Neerja Bhanot killing: FBI releases age-progressed images of 4 wanted hijack suspects
Over 31 years after the hijacking of a Pan Am plane in Pakistan, the FBI has released new age-progressed images of four wanted suspects in the deadly...
WASHINGTON: Over 31 years after the hijacking of a Pan Am plane in Pakistan, the FBI has released new age-progressed images of four wanted suspects in the deadly incident that left 20 people, including Indian flight attendant Neerja Bhanot, dead.
- Chandigarh-born Bhanot was the senior flight purser on Pan Am Flight 73 hijacked in Karachi in 1986.
- She was killed while helping passengers to escape through emergency exits when hijackers opened fire and set off explosives during the 16-hour ordeal.
Chandigarh-born Bhanot was the senior flight purser on Pan Am Flight 73 hijacked in Karachi in 1986. She was killed while helping passengers to escape through emergency exits when hijackers opened fire and set off explosives during the 16-hour ordeal.
Using new age-progression technology, FBI technicians created new photos of four alleged Pan Am Flight 73 hijackers.
The bureau hopes the updated images — rendered using Adobe's Photoshop programme to show what the men might look like now — will generate new leads and encourage anyone with information to contact the FBI directly or submit a tip online.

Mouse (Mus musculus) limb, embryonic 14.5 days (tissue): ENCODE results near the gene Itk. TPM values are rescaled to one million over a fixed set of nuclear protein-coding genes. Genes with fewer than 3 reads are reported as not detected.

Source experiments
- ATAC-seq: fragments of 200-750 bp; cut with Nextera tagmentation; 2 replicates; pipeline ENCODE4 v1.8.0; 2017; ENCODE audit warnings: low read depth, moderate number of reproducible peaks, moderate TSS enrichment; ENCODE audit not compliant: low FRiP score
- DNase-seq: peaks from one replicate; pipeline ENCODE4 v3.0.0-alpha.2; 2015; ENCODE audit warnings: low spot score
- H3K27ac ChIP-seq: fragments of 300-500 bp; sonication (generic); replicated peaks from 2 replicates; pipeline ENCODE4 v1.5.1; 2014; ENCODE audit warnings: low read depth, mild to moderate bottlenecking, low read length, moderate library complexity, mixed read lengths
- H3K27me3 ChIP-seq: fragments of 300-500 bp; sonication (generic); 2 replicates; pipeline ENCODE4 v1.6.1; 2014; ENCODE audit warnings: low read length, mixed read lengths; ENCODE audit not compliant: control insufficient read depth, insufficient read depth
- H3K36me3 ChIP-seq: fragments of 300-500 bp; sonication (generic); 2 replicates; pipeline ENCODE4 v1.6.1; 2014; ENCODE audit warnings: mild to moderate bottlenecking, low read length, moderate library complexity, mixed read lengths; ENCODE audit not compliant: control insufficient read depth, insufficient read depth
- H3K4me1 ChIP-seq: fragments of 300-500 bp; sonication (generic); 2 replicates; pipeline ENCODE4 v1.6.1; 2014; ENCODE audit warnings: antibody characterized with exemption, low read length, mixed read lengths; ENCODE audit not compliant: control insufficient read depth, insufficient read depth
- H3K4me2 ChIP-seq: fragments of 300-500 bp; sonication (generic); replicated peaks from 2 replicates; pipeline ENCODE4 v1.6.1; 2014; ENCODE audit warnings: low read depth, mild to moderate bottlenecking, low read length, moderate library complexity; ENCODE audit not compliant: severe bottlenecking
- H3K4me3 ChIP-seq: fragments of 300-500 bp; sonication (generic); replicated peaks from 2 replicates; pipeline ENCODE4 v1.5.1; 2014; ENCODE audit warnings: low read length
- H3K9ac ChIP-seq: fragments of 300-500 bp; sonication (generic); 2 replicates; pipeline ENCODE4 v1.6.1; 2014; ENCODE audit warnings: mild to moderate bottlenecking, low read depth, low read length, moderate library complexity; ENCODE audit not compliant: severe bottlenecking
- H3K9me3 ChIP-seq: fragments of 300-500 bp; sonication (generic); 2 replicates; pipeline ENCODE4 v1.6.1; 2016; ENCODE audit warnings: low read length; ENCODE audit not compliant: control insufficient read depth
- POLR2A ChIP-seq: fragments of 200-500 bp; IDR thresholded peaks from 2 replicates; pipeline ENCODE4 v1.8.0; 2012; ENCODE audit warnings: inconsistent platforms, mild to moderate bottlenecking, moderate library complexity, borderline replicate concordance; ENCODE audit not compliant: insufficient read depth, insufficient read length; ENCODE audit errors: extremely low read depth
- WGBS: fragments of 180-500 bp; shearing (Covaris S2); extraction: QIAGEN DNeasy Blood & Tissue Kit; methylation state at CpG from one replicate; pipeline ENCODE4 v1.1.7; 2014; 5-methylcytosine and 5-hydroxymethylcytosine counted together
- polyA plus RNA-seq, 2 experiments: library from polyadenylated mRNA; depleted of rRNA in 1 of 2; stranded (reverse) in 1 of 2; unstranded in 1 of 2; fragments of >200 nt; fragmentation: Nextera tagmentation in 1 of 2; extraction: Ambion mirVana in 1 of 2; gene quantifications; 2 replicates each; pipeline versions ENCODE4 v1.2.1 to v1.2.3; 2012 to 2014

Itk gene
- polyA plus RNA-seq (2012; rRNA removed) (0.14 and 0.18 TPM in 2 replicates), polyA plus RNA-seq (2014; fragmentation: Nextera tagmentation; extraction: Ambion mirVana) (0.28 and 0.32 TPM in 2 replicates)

The four suspects, listed on the FBI's 'Most Wanted Terrorists' page, include Wadoud Muhammad Hafiz al-Turki, Jamal Saeed Abdul Rahim, Muhammad Abdullah Khalil Hussain ar- Rahayyal and Muhammad Ahmed al-Munawar.
They were allegedly part of the Abu Nidal Organisation, which was once considered a foreign terrorist group by the State Department, the FBI said.
"The FBI has worked tirelessly over the past 31 years to bring the perpetrators of the horrific 1986 hijacking aboard Pan Am flight 73 to justice," said Andrew W Vale, assistant director in charge of the FBI's Washington, DC field office.
"The use of aged-progressed photographs is just one investigative technique the FBI is utilizing to accomplish this mission."
The State Department's Rewards for Justice Programme is offering a reward of up to $5 million each for any information that proves useful in the arrests or convictions of the alleged hijackers.
Officials stress that no matter how insignificant a tip may seem, it has the potential to bring the FBI one step closer to identifying the suspects' whereabouts.It's been more than 31 years since the deadly 16-hour tarmac standoff on September 5, 1986, when a band of terrorists led by Zaid Hassan Abd Latif Safarini seized control of Flight 73. The hijackers were eventually captured by Pakistan commandos.
Safarini, who confessed to the attack and pledged allegiance to the Abu Nidal Organization (ANO), was sentenced to 160 years in 2004. But the four wanted hijackers, last seen in Pakistan in 2008, remain at large.
For Bhanot's bravery, the Government of India posthumously awarded her the Ashoka Chakra Award, the country's highest gallantry award for bravery in the face of the enemy during peace time.